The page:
I got a good start on this second novel, and then life got in the way: birthdays, Thanksgiving, family visits, etc… all wonderful things that ended up putting a halt on my writing progress.

So in the end, I did not meet the 50,000 word goal. And I’m okay with that. I now have 2 novels to revise, and one to finish writing the first draft. The draft is just bursting to get out of my head, so I just have to make the time to finish it.

Perhaps this will be the year of the novel for me. Wouldn’t it be a great year if I could start it in revision, and end it with an agent? Let’s cross our fingers.

Making My Story Matter: A Second Look at Revision

A few posts ago, I wrote about revisioning my novel, a la Cheryl Klein. Now I’m back at it, with another book – Writing A Book That Makes A Difference by Philip Gerard.

I admit it – I’ve had this book for well over a year and haven’t even cracked it open enough to skim more than a page or two. At first glance, it’s dense – altogether different from Cheryl Klein’s light, but informative transcribed speeches. But on closer inspection, this is a winner. I suppose it’s important to know why I even picked the book back up, after many failed attempts. Last winter, an agent requested a full manuscript read of a YA novel I’m working on. She liked some bits, but overall said the book wasn’t about much. Those are my words (she was very polite) but it got me thinking. I knew the book was about more, but after the teeniest bit of scrutiny, I had to agree with her. But what to do?

I underwent a big revision, after a random and fortuitous email sparked an idea, an idea that raised the stakes in the book. At this point, I knew I wanted the book to *be* something, at least in my eyes. Not just a bittersweet coming of age story (which it still is). I wanted my book to make a difference. Or at least read like it did. So I picked up Gerard’s book.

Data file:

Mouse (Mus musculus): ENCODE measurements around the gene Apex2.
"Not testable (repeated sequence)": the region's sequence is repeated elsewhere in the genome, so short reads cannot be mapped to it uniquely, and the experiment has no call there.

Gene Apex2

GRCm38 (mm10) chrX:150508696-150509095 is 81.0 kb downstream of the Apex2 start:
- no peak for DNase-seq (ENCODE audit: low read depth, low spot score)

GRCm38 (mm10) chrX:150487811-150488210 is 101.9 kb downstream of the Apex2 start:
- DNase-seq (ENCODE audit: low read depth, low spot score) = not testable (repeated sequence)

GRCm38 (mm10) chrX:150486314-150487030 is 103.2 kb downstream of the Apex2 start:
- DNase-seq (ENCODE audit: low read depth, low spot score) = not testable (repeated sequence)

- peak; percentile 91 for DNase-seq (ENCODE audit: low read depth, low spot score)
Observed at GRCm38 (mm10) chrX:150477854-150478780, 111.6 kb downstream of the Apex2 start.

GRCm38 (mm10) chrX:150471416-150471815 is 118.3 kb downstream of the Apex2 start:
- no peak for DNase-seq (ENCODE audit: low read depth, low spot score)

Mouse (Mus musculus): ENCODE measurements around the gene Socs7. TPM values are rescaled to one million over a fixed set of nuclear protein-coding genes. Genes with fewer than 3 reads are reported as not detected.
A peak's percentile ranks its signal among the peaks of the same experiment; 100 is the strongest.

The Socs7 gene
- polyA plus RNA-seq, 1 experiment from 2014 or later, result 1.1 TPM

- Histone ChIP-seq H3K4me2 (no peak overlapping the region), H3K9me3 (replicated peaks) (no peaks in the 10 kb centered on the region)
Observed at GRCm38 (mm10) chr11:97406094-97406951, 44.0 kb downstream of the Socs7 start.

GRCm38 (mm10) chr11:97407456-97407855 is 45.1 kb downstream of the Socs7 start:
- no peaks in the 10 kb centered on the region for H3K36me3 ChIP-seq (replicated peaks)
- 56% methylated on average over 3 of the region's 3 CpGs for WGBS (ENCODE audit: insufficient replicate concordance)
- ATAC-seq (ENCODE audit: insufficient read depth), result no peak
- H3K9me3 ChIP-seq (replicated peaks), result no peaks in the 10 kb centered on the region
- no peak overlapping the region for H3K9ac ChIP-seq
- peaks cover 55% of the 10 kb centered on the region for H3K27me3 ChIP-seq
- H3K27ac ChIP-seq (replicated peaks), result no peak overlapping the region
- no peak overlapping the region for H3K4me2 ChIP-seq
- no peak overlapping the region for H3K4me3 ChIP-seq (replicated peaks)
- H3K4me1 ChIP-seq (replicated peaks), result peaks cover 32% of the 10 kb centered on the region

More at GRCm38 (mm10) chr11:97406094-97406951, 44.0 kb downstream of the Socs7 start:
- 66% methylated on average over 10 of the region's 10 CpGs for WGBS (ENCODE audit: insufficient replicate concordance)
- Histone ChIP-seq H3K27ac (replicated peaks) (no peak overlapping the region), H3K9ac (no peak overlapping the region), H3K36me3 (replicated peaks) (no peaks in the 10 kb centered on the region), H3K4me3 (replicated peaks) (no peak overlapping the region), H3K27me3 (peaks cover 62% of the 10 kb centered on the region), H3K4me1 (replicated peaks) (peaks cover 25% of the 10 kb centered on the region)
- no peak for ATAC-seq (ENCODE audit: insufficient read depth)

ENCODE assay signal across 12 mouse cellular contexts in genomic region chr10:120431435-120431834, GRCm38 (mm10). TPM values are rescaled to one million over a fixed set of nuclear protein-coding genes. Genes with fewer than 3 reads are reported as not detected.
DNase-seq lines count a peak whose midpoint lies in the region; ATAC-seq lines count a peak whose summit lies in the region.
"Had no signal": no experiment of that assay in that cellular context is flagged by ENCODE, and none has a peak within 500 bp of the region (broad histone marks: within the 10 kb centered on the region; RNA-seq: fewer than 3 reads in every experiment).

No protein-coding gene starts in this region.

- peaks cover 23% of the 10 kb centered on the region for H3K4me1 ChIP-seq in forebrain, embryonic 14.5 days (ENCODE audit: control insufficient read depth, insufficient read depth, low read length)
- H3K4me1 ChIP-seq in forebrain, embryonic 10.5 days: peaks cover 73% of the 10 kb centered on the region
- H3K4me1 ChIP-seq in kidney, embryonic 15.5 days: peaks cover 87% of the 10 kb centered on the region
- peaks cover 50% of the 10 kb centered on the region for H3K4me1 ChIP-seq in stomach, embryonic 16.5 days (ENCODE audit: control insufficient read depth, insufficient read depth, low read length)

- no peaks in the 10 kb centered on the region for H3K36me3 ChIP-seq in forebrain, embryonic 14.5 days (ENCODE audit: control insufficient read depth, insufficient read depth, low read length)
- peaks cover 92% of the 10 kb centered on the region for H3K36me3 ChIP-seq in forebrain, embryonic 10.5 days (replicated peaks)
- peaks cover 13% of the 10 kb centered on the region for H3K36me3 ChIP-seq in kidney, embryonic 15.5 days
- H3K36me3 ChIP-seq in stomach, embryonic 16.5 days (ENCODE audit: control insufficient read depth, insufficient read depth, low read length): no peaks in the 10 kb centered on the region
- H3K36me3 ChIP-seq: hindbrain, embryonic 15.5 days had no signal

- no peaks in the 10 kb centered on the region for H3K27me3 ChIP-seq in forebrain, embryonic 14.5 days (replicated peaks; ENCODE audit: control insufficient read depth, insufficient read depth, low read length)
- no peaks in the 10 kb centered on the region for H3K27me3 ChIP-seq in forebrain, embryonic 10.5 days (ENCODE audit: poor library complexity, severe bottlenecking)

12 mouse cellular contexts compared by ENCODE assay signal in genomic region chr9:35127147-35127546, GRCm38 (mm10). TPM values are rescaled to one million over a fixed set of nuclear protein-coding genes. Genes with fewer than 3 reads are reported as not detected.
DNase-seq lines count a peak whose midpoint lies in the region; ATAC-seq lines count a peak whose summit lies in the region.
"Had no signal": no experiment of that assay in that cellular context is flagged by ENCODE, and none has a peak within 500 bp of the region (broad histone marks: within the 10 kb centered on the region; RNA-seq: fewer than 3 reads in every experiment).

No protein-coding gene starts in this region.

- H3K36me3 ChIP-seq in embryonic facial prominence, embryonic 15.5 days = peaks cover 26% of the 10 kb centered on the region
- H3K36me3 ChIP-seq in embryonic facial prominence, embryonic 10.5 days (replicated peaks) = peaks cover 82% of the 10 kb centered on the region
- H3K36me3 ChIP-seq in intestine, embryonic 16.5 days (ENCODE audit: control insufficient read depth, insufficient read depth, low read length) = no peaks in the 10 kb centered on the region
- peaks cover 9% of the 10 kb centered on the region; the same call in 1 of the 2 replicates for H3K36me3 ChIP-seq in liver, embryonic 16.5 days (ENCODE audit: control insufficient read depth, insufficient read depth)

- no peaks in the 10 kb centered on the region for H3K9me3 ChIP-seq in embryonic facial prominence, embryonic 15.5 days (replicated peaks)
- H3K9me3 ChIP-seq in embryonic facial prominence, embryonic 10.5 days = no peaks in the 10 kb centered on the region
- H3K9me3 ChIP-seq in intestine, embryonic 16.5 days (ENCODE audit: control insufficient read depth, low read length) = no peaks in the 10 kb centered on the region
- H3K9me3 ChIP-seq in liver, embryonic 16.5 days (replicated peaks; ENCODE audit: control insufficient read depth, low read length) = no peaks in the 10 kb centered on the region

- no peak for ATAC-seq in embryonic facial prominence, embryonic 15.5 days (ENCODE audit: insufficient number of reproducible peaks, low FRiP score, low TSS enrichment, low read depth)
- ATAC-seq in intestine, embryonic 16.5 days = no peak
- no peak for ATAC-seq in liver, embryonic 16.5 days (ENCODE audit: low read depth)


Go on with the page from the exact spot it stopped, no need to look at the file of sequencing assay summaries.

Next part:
Yes, I’ve skimmed a bit, but the book isn’t as dense as I’d first thought. And there’ve been lots of great tidbits including:

– Have each character “present different facets [of an issue] in their actions and words”. Gerard is referring to novels affected by didacticism. Using characters in this way helps alleviate preachiness. Though my story isn’t driven directly by an “issue,” this approach has helped me flesh out the sidekicks in such a way that they now (hopefully) aid my protagonist in reflecting on what’s challenging her. Duh, right?

-A quote from John Steinbeck, included in the book: “A chapter should be a perfect cell in the whole book and should almost be able to stand alone. If this is done then the breaks we call chapters are not arbitrary but rather articulations which allow free movement of the story.” Wow. For some reason, this struck me something fierce. Mostly in that I’ve never quite reached that level of revision, and I mean that in the best of ways. Yes, I’ve reworded and rearranged and cut and inserted and and and, but this one quote raised my goals to heavenly heights. Could each chapter in my novel almost stand alone? Not yet.

Perhaps the most striking thing about reading Gerard’s book was realizing how I just hadn’t been ready to approach my novel in this way. I knew the people, but only vaguely. But my last revision helped me get to the place that I was even ready to delve into a book like Gerard’s, a book about meaning, a literary book (egads!). Now that I know why my characters matter (at least in my head), about why they as individuals will each make a specific difference in the story, my mental revision feels like it’s been expanded exponentially. Of course, now I have to actually do the revision.

With a big thank you to Philip Gerard.  His book made a difference.